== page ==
On 14 December 2015, the IP division of the Court of Milan ruled in preliminary injunction proceedings (docket number 40511/2015) on a case of alleged trademark infringement by means of the well-known Google AdWords service (a topic already discussed here on this blog).

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A company operating in the field of software and TLC services, holder of the Community trademark “iwatch”, filed in 2008 for safety systems, requested the Court to have Apple Inc. and Apple Italia S.r.l. (herein “Apple”) enjoined from using the sign “iwatch” and, in particular, from using it as keyword for AdWords ads regarding the product Apple Watch. The applicant claimed that Apple was actually appropriating its trademark and damaging its visibility – in this respect, the applicant pointed out that its site, following a Google search using the term “iwatch”, was ranked behind the 120th position.

Apple defended itself, inter alia, pointing out that the word “iwatch”, which it did not deny to have been using in the context of the AdWords service, did not appear in the sponsored ad or in the linked Apple site; it also noted the different nature of the claimant’s products compared to its own. Such circumstances in Apple’s view would exclude (in accordance with the EU and national case law) any real likelihood of association and, consequently, the infringement of the trademark “iwatch”.

The Judge, building upon the Interflora case-law, found that the use of the sign “iwatch” by Apple through AdWords was not likely to have an adverse effect on the typical functions of the trademark in suit (i.e. indicating origin, advertising and investment functions) and dismissed the motion.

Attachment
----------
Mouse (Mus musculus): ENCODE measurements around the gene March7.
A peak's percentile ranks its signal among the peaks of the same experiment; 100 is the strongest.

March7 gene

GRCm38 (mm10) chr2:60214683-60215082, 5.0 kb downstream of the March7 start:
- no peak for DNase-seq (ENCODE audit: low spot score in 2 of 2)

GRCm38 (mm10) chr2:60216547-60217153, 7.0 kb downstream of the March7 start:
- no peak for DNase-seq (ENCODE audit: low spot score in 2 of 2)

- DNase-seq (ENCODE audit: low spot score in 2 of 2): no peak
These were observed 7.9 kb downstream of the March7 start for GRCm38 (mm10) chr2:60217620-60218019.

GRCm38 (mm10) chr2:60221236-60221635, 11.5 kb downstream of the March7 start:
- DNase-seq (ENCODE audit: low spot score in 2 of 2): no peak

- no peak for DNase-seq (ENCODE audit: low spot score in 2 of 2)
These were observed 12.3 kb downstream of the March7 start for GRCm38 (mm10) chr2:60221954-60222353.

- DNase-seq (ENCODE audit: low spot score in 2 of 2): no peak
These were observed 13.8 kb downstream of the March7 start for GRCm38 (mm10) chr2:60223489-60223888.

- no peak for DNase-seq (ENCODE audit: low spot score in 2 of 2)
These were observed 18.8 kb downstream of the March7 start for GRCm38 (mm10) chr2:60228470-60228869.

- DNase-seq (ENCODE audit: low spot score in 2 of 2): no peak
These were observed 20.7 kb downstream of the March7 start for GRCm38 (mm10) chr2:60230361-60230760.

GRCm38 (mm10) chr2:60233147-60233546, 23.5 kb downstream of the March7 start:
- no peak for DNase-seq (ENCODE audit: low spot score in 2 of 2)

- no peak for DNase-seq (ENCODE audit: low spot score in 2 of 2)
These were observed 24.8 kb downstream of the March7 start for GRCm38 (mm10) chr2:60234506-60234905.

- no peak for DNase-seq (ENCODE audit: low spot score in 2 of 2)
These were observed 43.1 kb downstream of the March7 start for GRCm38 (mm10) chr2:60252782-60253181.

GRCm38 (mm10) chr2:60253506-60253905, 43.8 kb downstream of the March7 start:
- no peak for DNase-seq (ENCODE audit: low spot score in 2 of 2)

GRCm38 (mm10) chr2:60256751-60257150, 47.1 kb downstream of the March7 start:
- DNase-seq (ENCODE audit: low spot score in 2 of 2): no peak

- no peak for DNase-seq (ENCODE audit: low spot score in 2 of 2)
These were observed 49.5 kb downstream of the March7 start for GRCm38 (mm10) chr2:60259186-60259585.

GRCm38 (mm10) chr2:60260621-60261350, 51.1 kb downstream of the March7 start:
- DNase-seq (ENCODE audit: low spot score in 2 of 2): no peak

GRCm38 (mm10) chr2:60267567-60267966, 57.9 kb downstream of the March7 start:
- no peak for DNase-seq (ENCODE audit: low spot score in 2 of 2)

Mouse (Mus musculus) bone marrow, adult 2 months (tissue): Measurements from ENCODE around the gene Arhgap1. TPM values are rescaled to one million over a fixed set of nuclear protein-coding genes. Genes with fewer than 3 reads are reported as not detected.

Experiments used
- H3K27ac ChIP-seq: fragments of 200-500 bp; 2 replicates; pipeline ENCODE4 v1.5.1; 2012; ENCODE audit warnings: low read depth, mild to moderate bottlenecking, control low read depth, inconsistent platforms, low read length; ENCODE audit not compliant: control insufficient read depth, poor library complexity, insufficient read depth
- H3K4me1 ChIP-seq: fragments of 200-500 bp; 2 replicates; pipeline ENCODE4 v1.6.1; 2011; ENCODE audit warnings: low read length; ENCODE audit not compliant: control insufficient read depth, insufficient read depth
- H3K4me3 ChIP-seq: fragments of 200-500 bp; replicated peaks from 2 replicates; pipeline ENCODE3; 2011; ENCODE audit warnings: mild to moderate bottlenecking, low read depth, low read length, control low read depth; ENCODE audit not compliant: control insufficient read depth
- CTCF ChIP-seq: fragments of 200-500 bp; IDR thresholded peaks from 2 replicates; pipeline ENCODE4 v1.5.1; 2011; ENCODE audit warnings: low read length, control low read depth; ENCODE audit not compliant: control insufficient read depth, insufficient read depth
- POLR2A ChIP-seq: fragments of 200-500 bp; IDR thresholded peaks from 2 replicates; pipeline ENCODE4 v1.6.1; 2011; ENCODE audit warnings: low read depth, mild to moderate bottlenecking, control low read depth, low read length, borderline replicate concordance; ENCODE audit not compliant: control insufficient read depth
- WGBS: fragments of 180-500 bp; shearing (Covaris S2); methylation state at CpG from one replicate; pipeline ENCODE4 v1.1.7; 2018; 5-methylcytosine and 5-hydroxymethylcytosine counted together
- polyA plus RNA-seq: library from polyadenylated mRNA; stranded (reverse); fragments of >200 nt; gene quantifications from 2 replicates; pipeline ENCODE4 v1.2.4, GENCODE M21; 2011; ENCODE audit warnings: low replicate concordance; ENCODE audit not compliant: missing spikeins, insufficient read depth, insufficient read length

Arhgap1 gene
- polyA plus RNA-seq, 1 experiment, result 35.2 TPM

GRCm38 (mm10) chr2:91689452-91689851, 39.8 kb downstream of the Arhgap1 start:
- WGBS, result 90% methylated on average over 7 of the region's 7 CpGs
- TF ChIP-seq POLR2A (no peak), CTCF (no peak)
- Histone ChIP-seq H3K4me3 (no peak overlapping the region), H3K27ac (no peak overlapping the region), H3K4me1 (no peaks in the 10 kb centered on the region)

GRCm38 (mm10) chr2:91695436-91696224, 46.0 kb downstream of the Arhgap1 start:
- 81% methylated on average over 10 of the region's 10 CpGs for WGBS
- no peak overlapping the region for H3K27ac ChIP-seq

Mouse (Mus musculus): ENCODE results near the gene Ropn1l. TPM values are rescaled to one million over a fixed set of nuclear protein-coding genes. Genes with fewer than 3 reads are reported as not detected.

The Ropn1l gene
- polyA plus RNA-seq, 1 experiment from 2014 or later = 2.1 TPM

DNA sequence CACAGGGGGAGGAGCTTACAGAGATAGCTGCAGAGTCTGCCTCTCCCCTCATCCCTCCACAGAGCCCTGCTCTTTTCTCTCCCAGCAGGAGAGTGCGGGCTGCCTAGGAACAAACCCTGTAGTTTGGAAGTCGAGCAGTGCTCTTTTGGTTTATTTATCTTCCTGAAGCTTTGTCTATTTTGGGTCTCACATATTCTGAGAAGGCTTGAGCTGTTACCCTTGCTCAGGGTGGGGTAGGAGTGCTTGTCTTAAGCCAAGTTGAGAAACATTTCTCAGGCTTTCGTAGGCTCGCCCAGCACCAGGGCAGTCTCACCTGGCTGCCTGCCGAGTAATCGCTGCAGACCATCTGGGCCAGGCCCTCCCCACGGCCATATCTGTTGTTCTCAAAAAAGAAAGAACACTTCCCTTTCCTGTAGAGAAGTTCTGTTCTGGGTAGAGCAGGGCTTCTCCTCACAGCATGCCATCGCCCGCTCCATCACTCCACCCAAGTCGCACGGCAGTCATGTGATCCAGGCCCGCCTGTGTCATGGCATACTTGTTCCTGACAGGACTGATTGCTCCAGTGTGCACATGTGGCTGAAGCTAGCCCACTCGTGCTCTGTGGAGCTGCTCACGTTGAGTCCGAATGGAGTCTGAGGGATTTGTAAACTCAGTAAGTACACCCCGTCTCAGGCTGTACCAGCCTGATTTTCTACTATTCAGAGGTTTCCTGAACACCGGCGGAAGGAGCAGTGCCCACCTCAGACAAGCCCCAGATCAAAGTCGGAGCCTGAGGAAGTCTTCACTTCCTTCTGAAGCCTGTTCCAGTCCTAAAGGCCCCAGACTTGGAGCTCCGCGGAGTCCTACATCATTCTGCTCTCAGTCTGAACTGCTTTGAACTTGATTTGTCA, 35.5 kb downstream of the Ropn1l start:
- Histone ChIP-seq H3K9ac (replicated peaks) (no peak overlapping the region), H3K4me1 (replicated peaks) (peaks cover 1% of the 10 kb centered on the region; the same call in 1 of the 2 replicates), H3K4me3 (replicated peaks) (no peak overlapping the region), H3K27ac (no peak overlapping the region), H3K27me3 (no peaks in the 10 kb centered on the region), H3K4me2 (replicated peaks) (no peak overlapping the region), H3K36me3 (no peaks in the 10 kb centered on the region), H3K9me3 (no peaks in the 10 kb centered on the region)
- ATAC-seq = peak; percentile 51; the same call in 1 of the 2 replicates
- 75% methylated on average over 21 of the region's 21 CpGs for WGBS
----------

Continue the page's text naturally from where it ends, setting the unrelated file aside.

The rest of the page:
He did not detect a violation of the function of indicating origin, on the grounds that “the ad allows the informed and reasonably observant user to know whether the goods or services to which it refers do not come from the trademark holder or a company economically linked to it, but from an unrelated third party (…), nor it can be said that such ad overshadows the existence of an economic link between that third party and the trademark holder“. In this regard, the absence of the term “iwatch” in the ad and in the website linked to it and the difference in nature between the products advertised were considered to be decisive.

With regard to the advertising function of the trademark, the Court found that, although in the case at issue the ad did not propose alternatives to the trademark holder’s goods and services (that is, the “pro-competitive” scenario which in a number of instances led the ECJ and national courts to rule that the use of third-party trademarks as adwords was legitimate), nevertheless the violation of the advertising function should be ruled out, on the grounds that Apple did not use the term “iwatch” to take advantage of the publicity enjoyed by the claimant’s products, but rather to exploit the fact that the sign in question recalled the trademark family that Apple itself had been successfully using for years (i.e. the various i- words).

In this context, the low ranking position of the applicant’s website was considered irrelevant, as it likely depended on factors outside the control of the defendant and/or the stronger reputation of the defendant’s trademark family.

As for the investment function, in the Court’s view the different types of products sold by the parties excluded per se the possibility that it was negatively affected: far from damaging the trademark’s reputation, Apple’s use of the sign had “the only consequence to force the trademark’s holder to increase its efforts in order to acquire or preserve a reputation capable of attracting consumers and making them loyal” in the context of a fair business competition.

Unfair competition was ruled out by the proceeding Judge on similar grounds.

Readers should note that the order is subject to direct appeal and, due to its provisional nature, could be overturned by a judgment issued in the context of ordinary merits proceedings.